During the summer months, Mediterranean beaches have triple the amount of marine litter. Specifically, three times the amount compared to the other months of the year. This is what researchers from the Institute of Environmental Science and Technology of the Universitat Autònoma de Barcelona (ICTA-UAB) found.
The researchers analyzed and quantified waste that tourists generated in eight Mediterranean islands. They analyzed the beaches of Crete, Cyprus, Mallorca, Sicily, Malta, Rab, Rhodes, and Mykonos. Their study was part of the European BLUEISLANDS Project.
Cigarette butts and plastic litter were the main problems on the beaches they monitored.
During the summer, there are 250,000 (average) items of litter per day for every square kilometer of Mediterranean beaches.
Overall, Mediterranean beaches experience three times the amount of litter during the summer. However, in some beaches, the amount of litter may increase seven-fold.
Much of the beach litter ends up in the sea, thus exacerbating another problem – water pollution.
Mediterranean beaches – tourists
Mediterranean beaches get more tourists than any major beach area globally. The Mediterranean islands, especially, receive a huge number of visitors in July and August. Specifically, during the school summer vacations (UK: summer holidays).
Tourism is a major source of income and generator of jobs for the local economies.
However, tourists gather in massive numbers over a relatively short period. This places a serious burden on local infrastructures.
The sheer volume of waste regularly overwhelms local waste management services.
Local authorities in charge of Mediterranean beaches are seeking ways to address this annual problem. They also need to get tourists to dispose of their waste selectively.
Mitigating seasonal increase of waste
The European Interreg MED BLUEISLANDS Project aims to develop and create efficient ways to mitigate the seasonal increase of waste.
They must also make sure that their measures are economically viable and environmentally sustainable.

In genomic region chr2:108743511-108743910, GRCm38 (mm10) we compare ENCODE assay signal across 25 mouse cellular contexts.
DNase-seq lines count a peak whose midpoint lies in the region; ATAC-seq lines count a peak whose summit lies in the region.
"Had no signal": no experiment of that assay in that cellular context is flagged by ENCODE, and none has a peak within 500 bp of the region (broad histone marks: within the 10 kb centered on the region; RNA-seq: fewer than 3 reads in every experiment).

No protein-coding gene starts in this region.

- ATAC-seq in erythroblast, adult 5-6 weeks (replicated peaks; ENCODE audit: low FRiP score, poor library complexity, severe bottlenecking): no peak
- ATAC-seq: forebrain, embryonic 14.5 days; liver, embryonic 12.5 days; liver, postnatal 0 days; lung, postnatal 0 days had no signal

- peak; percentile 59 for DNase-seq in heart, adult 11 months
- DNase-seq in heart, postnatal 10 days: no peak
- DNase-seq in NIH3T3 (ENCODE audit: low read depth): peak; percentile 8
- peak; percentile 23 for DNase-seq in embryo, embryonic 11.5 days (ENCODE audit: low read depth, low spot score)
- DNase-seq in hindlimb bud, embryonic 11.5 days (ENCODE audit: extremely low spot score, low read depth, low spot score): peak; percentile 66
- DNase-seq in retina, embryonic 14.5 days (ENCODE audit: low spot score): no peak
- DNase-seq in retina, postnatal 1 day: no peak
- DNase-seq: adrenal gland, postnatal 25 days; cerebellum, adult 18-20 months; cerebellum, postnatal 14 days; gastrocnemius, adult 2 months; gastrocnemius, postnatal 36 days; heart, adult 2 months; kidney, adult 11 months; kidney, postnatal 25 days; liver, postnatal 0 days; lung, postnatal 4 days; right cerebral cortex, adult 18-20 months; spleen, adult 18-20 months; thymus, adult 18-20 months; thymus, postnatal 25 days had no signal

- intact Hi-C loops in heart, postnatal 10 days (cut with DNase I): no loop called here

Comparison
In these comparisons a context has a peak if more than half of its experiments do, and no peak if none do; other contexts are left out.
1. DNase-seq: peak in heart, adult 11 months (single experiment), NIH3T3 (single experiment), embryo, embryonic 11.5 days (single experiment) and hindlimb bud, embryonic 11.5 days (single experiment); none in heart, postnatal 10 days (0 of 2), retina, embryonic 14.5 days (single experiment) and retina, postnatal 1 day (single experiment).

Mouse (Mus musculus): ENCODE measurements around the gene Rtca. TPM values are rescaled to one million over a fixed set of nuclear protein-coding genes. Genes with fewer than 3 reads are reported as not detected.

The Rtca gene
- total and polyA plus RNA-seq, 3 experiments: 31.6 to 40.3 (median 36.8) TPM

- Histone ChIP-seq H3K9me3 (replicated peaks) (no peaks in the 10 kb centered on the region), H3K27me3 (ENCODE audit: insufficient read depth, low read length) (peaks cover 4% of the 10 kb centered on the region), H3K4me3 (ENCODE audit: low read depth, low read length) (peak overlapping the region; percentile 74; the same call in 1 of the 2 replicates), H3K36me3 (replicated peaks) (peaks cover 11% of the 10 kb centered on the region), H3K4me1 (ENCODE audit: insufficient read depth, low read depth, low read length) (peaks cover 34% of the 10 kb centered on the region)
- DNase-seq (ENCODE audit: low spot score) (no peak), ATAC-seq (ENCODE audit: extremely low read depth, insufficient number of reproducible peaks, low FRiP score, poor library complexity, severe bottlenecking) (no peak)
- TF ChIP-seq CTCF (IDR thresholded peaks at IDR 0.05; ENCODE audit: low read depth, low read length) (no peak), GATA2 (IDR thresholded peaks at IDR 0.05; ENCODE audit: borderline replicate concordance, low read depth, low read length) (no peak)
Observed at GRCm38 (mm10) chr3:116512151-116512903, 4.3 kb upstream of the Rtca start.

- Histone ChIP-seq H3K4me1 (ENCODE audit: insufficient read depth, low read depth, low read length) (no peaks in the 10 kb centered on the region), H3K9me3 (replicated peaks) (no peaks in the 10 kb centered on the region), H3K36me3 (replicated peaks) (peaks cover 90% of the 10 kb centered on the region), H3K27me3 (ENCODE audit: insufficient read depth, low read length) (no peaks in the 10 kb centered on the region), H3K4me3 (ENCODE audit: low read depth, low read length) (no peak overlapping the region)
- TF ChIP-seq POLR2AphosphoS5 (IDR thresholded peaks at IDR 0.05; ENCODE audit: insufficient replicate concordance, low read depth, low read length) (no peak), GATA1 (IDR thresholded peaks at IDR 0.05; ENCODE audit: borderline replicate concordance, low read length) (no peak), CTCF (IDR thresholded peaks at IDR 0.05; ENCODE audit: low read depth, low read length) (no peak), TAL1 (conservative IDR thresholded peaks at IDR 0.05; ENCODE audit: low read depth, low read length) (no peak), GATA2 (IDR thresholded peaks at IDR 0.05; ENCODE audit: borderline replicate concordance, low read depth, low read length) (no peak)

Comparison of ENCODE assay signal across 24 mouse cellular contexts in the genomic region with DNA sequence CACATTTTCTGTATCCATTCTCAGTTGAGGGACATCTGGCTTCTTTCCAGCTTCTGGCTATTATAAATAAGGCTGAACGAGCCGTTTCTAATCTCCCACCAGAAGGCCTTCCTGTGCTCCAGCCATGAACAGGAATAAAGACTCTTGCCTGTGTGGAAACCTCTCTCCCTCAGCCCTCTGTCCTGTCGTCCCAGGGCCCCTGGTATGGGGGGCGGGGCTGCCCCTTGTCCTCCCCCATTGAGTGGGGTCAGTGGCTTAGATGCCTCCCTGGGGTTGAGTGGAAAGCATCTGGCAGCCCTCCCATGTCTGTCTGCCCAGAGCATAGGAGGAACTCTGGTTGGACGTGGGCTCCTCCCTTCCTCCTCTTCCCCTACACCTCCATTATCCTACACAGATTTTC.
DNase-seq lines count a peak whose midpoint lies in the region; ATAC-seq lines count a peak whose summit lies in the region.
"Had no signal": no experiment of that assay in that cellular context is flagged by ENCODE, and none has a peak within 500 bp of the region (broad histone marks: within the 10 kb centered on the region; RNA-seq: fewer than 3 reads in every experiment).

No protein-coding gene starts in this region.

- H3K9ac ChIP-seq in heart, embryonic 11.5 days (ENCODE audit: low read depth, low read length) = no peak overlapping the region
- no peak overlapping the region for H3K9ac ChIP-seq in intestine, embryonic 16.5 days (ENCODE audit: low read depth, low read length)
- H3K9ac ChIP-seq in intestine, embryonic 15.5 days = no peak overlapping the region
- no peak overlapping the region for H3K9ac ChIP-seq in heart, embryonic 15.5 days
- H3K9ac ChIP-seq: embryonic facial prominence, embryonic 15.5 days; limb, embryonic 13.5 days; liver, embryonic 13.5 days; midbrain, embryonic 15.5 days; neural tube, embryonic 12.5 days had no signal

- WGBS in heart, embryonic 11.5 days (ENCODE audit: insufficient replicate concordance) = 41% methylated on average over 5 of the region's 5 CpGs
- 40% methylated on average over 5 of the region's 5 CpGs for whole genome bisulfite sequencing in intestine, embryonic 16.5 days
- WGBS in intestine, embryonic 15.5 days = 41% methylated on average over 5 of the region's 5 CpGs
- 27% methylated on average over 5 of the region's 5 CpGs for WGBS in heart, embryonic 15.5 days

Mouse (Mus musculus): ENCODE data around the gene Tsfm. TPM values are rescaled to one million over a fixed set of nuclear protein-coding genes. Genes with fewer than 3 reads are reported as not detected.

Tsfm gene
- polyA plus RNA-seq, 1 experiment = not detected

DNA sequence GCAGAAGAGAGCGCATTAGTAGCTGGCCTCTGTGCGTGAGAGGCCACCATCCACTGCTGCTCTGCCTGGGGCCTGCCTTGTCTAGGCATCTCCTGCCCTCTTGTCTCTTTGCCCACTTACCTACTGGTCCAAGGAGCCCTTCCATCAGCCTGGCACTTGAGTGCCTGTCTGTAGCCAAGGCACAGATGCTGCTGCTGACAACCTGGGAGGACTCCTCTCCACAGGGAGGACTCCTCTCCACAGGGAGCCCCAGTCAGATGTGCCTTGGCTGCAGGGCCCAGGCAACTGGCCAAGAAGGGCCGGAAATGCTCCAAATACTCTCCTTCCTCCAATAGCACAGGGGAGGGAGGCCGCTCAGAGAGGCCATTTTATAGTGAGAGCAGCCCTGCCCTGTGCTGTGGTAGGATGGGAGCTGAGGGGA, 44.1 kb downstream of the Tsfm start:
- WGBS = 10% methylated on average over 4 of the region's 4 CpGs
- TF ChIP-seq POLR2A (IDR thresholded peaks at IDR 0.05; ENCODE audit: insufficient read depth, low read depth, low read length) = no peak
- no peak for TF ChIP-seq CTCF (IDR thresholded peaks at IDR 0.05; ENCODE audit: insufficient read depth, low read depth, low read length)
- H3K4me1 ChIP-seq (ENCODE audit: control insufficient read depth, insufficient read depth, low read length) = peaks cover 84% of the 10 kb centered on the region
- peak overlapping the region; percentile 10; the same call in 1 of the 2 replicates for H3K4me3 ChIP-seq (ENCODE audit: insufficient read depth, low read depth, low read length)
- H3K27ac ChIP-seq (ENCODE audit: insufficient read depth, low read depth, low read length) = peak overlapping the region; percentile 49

The study comprised 147 separate analyses of marine litter on the beaches of the Mediterranean islands. The researchers measured levels of waste during the high and low seasons.
They tried to determine what the impact was on coastlines and several Mediterranean beaches. Their aim was also to determine what effect all this had on wastewater treatment facilities.
Mediterranean beaches – low/high seasons
The 250,000 items of litter per day per square kilometer figure was the average for the May-to-September period. In July and August, the figure was even higher – 316,000 items of litter per day.
During the low season, on the other hand, litter volumes averaged 81,000 items per day.
Three types of beaches
The researchers analyzed three types of Mediterranean beaches during the summer months:
– Tourist beaches with lots of hotels, restaurants and beach bars. These had extensive infrastructures. In July, these beaches accumulated, on average, 450,000 items of litter per day.
– Popular beaches that local residents used. These had few services. In July, these beaches accumulated 300,000 items of litter per day.
– Remote beaches with no services at all. These accumulated 200,000 items of litter per day, also in July.
How clean or dirty the beaches were depended on how often cleaners came round.
Sand cleaning machines, for example, passed along the busiest beaches every day. However, they only cleaned the local beaches once every two days.
The cleaning frequency in remote beaches varied significantly. Some of these beaches were extremely difficult for large cleaning machines to get to.
Types of waste
Most of the litter that the researchers found on Mediterranean beaches consisted of plastics and cigarette butts. They made up 36.8% and 30.6% of all litter respectively.
Microplastics, mesoplastics, and macroplastics represented 9.3%, 19.8% and 7.7% of total waste respectively.
Microplastics measure less than 0.5cm, mesoplastics 0.5 to 2.5cm, and macroplastics more than 2.5cm.
Other items of waste included cords, string, tissues, glass bottles, sponges, cups, wet wipes, and tampons. The researchers also reported cotton swabs, miscellaneous glass, and metal caps.
Regarding pellets, ICTA-UAB researcher Michael Grelaud said:
“It is worth highlighting that the pellets, the small round pieces of plastic used to manufacture a variety of things, are not left on the beach by tourists, but arrive through industries.”
“There are several production companies in the Mediterranean region, and it is possible that they end up in the sea after being dumped or lost by freight carriers.”
Mediterranean beaches vary
Some beaches had more litter than others. Beaches in Malta, the researchers found, had the greatest accumulation of marine litter. Below is a list of the beaches with the most items of litter per square kilometer per day during the high season:
– Malta 600,000.
– Mallorca (Spain) 400,000.
– Rab (Croatia) 270,000.
– Cyprus 113,000.
The cleanest beaches, on the other hand, had significantly lower volumes:
– Mykonos (Greece) 8,700.
– Sicily (Italy) 29,000.
– Rhodes (Greece) 66,000.
The Universitat Autònoma de Barcelona said the following regarding the BLUEISLANDS Project:
“The BLUEISLANDS project aims to provide answers to all these concerns. Based on the results obtained, researchers will propose solution strategies to fight against the problem.”
“After applying the measures, the surveys will be repeated in order to assess their impact.”